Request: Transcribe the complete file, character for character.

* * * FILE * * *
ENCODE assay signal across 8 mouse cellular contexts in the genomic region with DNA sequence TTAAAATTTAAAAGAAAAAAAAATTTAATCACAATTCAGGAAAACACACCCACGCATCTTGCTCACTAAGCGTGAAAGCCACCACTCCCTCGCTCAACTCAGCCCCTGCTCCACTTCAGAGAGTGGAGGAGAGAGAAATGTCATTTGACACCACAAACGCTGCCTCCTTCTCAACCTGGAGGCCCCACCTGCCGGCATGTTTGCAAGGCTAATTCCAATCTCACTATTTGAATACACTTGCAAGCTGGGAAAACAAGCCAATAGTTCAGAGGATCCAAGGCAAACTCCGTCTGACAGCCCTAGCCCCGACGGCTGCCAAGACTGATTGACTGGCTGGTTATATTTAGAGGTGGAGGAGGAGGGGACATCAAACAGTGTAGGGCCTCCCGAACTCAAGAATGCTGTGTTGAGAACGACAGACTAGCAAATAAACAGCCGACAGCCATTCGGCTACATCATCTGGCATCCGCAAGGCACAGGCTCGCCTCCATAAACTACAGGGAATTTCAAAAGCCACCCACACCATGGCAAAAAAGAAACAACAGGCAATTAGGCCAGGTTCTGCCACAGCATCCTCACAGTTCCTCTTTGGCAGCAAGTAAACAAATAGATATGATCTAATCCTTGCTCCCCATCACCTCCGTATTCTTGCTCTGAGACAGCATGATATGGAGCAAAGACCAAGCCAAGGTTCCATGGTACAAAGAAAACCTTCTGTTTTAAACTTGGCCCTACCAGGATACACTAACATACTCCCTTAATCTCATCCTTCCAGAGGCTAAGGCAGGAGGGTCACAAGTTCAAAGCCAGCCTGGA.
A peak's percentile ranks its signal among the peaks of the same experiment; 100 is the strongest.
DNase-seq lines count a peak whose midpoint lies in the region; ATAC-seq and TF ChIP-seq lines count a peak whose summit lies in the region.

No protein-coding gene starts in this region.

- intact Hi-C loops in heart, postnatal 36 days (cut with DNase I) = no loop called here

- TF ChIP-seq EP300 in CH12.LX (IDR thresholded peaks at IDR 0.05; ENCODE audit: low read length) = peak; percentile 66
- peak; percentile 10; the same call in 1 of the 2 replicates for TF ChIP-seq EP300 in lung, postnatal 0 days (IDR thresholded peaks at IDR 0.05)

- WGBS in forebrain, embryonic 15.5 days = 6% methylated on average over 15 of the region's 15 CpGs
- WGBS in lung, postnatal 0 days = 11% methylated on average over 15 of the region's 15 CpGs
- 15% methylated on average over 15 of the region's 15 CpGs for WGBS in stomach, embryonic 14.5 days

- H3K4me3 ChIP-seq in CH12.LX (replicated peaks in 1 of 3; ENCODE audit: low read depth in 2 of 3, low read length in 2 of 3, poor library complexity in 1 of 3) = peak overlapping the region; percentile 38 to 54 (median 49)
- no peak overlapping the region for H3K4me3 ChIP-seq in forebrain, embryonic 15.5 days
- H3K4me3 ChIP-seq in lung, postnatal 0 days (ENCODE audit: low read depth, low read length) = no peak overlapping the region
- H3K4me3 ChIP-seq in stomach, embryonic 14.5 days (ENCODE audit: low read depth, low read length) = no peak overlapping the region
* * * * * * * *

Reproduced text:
ENCODE assay signal across 8 mouse cellular contexts in the genomic region with DNA sequence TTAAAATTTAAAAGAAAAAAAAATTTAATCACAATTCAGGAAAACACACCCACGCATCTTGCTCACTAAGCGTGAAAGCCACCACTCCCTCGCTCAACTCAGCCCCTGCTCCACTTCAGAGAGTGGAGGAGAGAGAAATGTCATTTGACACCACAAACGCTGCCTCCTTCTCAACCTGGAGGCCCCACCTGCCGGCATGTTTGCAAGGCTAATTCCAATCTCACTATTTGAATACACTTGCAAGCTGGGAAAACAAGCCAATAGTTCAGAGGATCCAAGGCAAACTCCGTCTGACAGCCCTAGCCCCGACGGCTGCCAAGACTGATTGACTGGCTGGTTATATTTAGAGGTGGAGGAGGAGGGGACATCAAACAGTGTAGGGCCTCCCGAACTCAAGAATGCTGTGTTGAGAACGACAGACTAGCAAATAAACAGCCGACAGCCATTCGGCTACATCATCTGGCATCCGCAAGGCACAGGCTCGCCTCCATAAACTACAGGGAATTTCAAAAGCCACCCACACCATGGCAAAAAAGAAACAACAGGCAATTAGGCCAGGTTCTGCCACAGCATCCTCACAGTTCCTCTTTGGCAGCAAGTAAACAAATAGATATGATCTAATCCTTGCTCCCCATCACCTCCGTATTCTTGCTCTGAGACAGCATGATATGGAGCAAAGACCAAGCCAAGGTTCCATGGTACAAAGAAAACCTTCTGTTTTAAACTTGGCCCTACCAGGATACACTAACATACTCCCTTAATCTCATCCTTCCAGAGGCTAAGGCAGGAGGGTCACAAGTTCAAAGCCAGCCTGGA.
A peak's percentile ranks its signal among the peaks of the same experiment; 100 is the strongest.
DNase-seq lines count a peak whose midpoint lies in the region; ATAC-seq and TF ChIP-seq lines count a peak whose summit lies in the region.

No protein-coding gene starts in this region.

- intact Hi-C loops in heart, postnatal 36 days (cut with DNase I) = no loop called here

- TF ChIP-seq EP300 in CH12.LX (IDR thresholded peaks at IDR 0.05; ENCODE audit: low read length) = peak; percentile 66
- peak; percentile 10; the same call in 1 of the 2 replicates for TF ChIP-seq EP300 in lung, postnatal 0 days (IDR thresholded peaks at IDR 0.05)

- WGBS in forebrain, embryonic 15.5 days = 6% methylated on average over 15 of the region's 15 CpGs
- WGBS in lung, postnatal 0 days = 11% methylated on average over 15 of the region's 15 CpGs
- 15% methylated on average over 15 of the region's 15 CpGs for WGBS in stomach, embryonic 14.5 days

- H3K4me3 ChIP-seq in CH12.LX (replicated peaks in 1 of 3; ENCODE audit: low read depth in 2 of 3, low read length in 2 of 3, poor library complexity in 1 of 3) = peak overlapping the region; percentile 38 to 54 (median 49)
- no peak overlapping the region for H3K4me3 ChIP-seq in forebrain, embryonic 15.5 days
- H3K4me3 ChIP-seq in lung, postnatal 0 days (ENCODE audit: low read depth, low read length) = no peak overlapping the region
- H3K4me3 ChIP-seq in stomach, embryonic 14.5 days (ENCODE audit: low read depth, low read length) = no peak overlapping the region